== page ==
64-bit vs. i386 and Ubuntu vs. Kubuntu CDs

EDIT: Søren points out that the server CDs are in fact 64 bit. However I think the point made below is still valid for the desktop CDs.

There were a few comments to my latest blog post about the lack of 64-bit CDs in the LoCo CD box, and the reduced number of Kubuntu CDs compared to the number of Ubuntu CDs.

I don’t agree with this critique. As I see it, the CDs are for handing out and passing on to people who are completely new to the Linux / (K)Ubuntu game. These people don’t necessarily know what hardware is in their computer and a question like “Do you have at 64 bit processor?” won’t make sense to them. Worst case scenario the question will make the user feel stupid (not a good starting point for a great user experience with the new software) or the user will answer incorrectly, and will end up with a CD that doesn’t work with their hardware.
Sure, support for huge amounts of ram is nice, but I still think it is rare that the average user has and needs this (yet). And the user who does need it will be aware of the difficulties, and know to either ask the person who hands out the CD or do the research of how to get 64 bit support.

As to the number of Kubuntu vs. Ubuntu CDs I know this is a issue that a lot of people feel very strongly about. But the fact is that the average user who has never used anything else than Microsoft Windows doesn’t know the difference between Gnome and KDE (or the difference between Thunderbird and Evolution or the difference between Emacs and Vi…). The big strength of FOSS is the choices. But that is also one of the weaknesses. When you come along as a new user you are in no way qualified to make the choice between several different software packages, if you have no idea what the differences is. So you need someone else to make that choice for you. And if you find out you prefer another program than the one installed by default, the solution is often not further away than Synaptic or a link on the web: install kubuntu-desktop
(This link installs kde on a Ubuntu system. If I remember correctly it needs to fetch 100MB or more and will make KDE your default desktop environment. If you don’t know what that means, you don’t need to do it.)

That is why I think it is fine that Canonical has chosen to ship more plain Ubuntu CDs than Kubuntu and no 64-bit CDs at all. It limits the number of choices that the use can’t be expected to make anyway. And if you are well informed enough to make the choice you should also be expected to know what to do to get the system you want.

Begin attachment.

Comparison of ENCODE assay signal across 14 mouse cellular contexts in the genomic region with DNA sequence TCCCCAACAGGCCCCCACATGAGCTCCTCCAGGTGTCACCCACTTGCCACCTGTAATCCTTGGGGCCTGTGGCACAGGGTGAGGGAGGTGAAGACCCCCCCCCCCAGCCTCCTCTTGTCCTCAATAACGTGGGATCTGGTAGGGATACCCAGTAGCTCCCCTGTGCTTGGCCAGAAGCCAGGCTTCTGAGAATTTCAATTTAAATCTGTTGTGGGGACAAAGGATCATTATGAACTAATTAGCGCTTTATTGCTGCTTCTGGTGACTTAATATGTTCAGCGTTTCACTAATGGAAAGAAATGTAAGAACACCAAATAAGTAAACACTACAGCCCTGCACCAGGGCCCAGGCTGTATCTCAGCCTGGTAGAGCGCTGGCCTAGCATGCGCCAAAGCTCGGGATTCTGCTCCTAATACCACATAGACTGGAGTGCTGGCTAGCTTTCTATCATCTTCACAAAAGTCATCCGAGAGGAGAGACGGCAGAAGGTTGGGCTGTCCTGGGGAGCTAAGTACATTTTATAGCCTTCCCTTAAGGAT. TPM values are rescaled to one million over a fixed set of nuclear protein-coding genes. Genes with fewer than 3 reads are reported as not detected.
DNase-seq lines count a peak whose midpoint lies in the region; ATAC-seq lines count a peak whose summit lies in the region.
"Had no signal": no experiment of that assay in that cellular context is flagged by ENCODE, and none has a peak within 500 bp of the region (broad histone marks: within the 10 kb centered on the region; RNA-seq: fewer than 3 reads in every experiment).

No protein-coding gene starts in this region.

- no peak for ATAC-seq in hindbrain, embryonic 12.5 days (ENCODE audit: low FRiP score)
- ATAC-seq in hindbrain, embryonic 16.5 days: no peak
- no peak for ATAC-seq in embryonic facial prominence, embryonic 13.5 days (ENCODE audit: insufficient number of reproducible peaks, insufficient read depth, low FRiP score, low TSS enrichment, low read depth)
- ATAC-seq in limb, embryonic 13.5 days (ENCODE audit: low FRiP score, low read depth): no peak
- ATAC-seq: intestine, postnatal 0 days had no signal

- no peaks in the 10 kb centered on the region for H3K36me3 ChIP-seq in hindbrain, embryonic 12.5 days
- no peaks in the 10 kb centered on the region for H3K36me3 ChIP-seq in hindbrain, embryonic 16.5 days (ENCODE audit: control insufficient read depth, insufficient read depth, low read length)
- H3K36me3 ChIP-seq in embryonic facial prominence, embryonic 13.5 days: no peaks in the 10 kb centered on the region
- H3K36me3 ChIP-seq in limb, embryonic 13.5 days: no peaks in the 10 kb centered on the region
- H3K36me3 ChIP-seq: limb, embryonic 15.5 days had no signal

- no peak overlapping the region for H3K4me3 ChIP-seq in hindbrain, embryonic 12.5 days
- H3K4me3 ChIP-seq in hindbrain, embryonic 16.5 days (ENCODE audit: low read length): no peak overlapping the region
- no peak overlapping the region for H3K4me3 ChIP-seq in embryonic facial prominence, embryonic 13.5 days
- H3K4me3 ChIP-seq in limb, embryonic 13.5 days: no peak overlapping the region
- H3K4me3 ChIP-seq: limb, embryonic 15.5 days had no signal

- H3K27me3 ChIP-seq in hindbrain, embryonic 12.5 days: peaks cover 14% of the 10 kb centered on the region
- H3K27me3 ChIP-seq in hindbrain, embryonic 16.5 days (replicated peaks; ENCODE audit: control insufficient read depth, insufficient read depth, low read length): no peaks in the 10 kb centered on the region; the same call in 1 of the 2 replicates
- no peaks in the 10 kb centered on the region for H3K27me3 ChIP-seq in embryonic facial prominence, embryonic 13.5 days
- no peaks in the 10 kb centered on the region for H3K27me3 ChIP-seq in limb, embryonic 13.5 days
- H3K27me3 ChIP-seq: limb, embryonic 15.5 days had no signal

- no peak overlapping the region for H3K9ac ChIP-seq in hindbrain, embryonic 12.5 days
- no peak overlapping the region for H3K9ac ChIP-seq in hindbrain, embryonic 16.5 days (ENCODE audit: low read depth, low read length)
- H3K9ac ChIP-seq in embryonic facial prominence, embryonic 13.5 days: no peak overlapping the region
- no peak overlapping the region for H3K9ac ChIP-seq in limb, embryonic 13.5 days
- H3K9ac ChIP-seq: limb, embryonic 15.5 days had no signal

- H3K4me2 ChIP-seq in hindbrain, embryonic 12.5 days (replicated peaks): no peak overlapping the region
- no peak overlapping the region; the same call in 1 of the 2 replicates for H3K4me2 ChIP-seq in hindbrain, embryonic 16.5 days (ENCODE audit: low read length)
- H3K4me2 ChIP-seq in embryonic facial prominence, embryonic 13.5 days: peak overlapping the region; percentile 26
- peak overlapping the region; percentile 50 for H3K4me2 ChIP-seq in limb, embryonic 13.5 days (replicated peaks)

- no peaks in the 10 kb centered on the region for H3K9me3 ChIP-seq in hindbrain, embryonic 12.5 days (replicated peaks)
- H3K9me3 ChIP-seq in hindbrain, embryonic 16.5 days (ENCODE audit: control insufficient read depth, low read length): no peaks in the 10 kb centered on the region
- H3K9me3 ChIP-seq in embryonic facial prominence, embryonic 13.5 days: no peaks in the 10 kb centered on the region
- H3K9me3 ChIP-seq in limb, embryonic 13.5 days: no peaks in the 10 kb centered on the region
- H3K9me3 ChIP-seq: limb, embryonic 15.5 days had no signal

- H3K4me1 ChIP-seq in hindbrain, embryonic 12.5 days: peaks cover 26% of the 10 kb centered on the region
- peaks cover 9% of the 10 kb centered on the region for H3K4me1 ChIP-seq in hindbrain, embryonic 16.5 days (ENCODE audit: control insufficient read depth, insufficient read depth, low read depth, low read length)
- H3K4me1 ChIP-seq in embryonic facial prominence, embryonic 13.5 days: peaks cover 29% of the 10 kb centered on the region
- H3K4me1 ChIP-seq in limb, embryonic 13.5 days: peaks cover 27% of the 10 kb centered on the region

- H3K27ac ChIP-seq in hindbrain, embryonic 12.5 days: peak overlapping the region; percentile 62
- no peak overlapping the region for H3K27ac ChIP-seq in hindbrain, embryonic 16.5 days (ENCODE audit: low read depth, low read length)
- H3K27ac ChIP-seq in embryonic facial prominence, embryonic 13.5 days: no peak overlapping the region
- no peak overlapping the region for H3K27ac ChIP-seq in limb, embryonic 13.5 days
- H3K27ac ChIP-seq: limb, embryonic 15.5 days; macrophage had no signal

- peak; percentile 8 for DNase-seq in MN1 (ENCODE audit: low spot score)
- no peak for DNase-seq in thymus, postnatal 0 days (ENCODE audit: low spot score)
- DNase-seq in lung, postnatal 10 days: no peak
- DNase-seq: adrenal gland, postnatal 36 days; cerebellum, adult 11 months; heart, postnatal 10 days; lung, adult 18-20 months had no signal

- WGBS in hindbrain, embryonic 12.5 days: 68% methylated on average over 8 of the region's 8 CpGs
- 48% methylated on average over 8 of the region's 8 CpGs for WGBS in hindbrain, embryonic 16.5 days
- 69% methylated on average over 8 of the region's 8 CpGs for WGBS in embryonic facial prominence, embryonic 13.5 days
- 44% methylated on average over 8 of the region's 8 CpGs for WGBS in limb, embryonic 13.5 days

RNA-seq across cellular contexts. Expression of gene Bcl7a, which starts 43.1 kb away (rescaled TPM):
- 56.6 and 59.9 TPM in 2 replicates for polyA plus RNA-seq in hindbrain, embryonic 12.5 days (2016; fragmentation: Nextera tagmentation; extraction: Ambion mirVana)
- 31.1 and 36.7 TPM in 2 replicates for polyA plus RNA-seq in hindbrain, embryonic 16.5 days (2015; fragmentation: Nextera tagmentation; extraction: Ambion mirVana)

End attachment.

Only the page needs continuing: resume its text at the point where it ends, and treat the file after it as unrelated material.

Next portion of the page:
BOINC 64 bit

I have been playing around with BOINC the last couple of days. It took me some time to figure out a couple of things though.

My laptop runs 64 bit which can be a problem with some of the projects using Boinc. Einstein@Home (as well as many other projects) doesn’t support 64 bit. So with a standard install I would get error messages looking like this one:

Message from server: platform 'x86_64-pc-linux-gnu' not found

There is (as always) a fix – this should work in general, but I have for obvious reasons only tried it on my own Ubuntu laptop. First you need to be able to run 32 bit applications. This is done by installing ia32 libraries:

sudo aptitude install ia32-libs

Then you have to tell the Boinc client to request work as if it was a 32 bit pc. This is done by shutting down the boinc client

sudo /etc/init.d/boinc-client stop

and then, in the file /var/lib/boinc-client/client_state.xml replacing the line


with this one:


and start the Boinc client again

sudo /etc/init.d/boinc-client start

Another option is to put your 64 bit processor to use and work on some of the projects that actually support 64 bit…
Here is a list of projects supposed to have native 64 bit applications (I have only tried ABC@home my self):

Of course the two options above does kind of exclude each other. I have not found a way to report one platform to some projects and another platform to others. It would seem nice with a ‘fallback’ platform to be reported if the x86_64 fails, but maybe that will come in the future. On the other hand it seems like a good idea to use only optimized applications on 64 bit hardware. The last approach is the one I’m using currently.
You can see my progress here: